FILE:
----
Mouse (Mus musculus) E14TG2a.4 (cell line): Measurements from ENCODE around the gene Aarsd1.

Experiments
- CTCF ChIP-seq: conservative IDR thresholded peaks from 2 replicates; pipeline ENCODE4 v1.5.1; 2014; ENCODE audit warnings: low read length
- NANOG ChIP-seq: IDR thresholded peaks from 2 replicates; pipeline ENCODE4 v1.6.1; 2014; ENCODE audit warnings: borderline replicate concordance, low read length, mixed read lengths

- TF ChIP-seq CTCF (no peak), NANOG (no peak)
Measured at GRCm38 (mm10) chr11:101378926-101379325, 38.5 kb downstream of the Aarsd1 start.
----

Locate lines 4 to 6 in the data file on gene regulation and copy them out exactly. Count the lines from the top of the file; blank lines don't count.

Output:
- NANOG ChIP-seq: IDR thresholded peaks from 2 replicates; pipeline ENCODE4 v1.6.1; 2014; ENCODE audit warnings: borderline replicate concordance, low read length, mixed read lengths

- TF ChIP-seq CTCF (no peak), NANOG (no peak)
Measured at GRCm38 (mm10) chr11:101378926-101379325, 38.5 kb downstream of the Aarsd1 start.